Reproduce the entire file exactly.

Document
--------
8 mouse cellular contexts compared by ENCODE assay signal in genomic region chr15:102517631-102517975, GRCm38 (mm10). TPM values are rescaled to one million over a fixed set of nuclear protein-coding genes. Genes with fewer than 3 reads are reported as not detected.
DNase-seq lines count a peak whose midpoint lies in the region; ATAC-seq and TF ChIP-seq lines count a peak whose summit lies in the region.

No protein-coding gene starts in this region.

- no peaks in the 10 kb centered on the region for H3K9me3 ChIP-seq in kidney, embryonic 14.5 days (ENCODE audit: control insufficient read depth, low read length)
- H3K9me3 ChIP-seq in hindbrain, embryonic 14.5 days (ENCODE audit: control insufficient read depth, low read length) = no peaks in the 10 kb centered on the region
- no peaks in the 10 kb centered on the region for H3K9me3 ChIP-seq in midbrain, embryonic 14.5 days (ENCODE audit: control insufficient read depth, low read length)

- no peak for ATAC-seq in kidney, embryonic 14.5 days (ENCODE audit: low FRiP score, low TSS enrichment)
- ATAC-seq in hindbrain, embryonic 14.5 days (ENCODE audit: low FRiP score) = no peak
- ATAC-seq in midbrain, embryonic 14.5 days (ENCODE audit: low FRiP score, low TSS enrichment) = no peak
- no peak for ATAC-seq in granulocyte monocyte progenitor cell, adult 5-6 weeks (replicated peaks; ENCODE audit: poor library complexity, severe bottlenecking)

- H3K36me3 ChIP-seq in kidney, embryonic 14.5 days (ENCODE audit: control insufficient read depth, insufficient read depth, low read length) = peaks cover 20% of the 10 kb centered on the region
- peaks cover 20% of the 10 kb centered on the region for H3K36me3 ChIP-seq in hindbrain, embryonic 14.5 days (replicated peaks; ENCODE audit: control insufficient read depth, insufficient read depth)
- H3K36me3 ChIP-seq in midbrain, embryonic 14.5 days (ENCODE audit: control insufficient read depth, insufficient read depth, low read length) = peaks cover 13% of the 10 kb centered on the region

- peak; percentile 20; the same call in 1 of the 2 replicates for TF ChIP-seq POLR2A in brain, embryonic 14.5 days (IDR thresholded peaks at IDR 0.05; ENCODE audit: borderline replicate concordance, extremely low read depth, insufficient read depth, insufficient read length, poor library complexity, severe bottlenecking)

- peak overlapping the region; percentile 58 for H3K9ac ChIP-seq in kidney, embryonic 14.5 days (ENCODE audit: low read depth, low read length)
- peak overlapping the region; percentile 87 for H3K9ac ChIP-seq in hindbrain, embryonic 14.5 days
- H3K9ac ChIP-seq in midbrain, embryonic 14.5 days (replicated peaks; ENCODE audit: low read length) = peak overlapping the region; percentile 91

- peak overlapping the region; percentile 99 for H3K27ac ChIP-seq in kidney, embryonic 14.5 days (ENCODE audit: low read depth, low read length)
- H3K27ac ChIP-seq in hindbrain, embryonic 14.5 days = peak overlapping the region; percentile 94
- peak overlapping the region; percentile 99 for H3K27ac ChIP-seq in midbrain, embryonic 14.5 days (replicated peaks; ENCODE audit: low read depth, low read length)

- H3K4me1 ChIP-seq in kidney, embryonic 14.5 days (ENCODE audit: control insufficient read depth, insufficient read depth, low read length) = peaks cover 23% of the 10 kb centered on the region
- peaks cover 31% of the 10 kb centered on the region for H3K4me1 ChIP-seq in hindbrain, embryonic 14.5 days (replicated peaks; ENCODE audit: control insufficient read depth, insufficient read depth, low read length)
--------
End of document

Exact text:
8 mouse cellular contexts compared by ENCODE assay signal in genomic region chr15:102517631-102517975, GRCm38 (mm10). TPM values are rescaled to one million over a fixed set of nuclear protein-coding genes. Genes with fewer than 3 reads are reported as not detected.
DNase-seq lines count a peak whose midpoint lies in the region; ATAC-seq and TF ChIP-seq lines count a peak whose summit lies in the region.

No protein-coding gene starts in this region.

- no peaks in the 10 kb centered on the region for H3K9me3 ChIP-seq in kidney, embryonic 14.5 days (ENCODE audit: control insufficient read depth, low read length)
- H3K9me3 ChIP-seq in hindbrain, embryonic 14.5 days (ENCODE audit: control insufficient read depth, low read length) = no peaks in the 10 kb centered on the region
- no peaks in the 10 kb centered on the region for H3K9me3 ChIP-seq in midbrain, embryonic 14.5 days (ENCODE audit: control insufficient read depth, low read length)

- no peak for ATAC-seq in kidney, embryonic 14.5 days (ENCODE audit: low FRiP score, low TSS enrichment)
- ATAC-seq in hindbrain, embryonic 14.5 days (ENCODE audit: low FRiP score) = no peak
- ATAC-seq in midbrain, embryonic 14.5 days (ENCODE audit: low FRiP score, low TSS enrichment) = no peak
- no peak for ATAC-seq in granulocyte monocyte progenitor cell, adult 5-6 weeks (replicated peaks; ENCODE audit: poor library complexity, severe bottlenecking)

- H3K36me3 ChIP-seq in kidney, embryonic 14.5 days (ENCODE audit: control insufficient read depth, insufficient read depth, low read length) = peaks cover 20% of the 10 kb centered on the region
- peaks cover 20% of the 10 kb centered on the region for H3K36me3 ChIP-seq in hindbrain, embryonic 14.5 days (replicated peaks; ENCODE audit: control insufficient read depth, insufficient read depth)
- H3K36me3 ChIP-seq in midbrain, embryonic 14.5 days (ENCODE audit: control insufficient read depth, insufficient read depth, low read length) = peaks cover 13% of the 10 kb centered on the region

- peak; percentile 20; the same call in 1 of the 2 replicates for TF ChIP-seq POLR2A in brain, embryonic 14.5 days (IDR thresholded peaks at IDR 0.05; ENCODE audit: borderline replicate concordance, extremely low read depth, insufficient read depth, insufficient read length, poor library complexity, severe bottlenecking)

- peak overlapping the region; percentile 58 for H3K9ac ChIP-seq in kidney, embryonic 14.5 days (ENCODE audit: low read depth, low read length)
- peak overlapping the region; percentile 87 for H3K9ac ChIP-seq in hindbrain, embryonic 14.5 days
- H3K9ac ChIP-seq in midbrain, embryonic 14.5 days (replicated peaks; ENCODE audit: low read length) = peak overlapping the region; percentile 91

- peak overlapping the region; percentile 99 for H3K27ac ChIP-seq in kidney, embryonic 14.5 days (ENCODE audit: low read depth, low read length)
- H3K27ac ChIP-seq in hindbrain, embryonic 14.5 days = peak overlapping the region; percentile 94
- peak overlapping the region; percentile 99 for H3K27ac ChIP-seq in midbrain, embryonic 14.5 days (replicated peaks; ENCODE audit: low read depth, low read length)

- H3K4me1 ChIP-seq in kidney, embryonic 14.5 days (ENCODE audit: control insufficient read depth, insufficient read depth, low read length) = peaks cover 23% of the 10 kb centered on the region
- peaks cover 31% of the 10 kb centered on the region for H3K4me1 ChIP-seq in hindbrain, embryonic 14.5 days (replicated peaks; ENCODE audit: control insufficient read depth, insufficient read depth, low read length)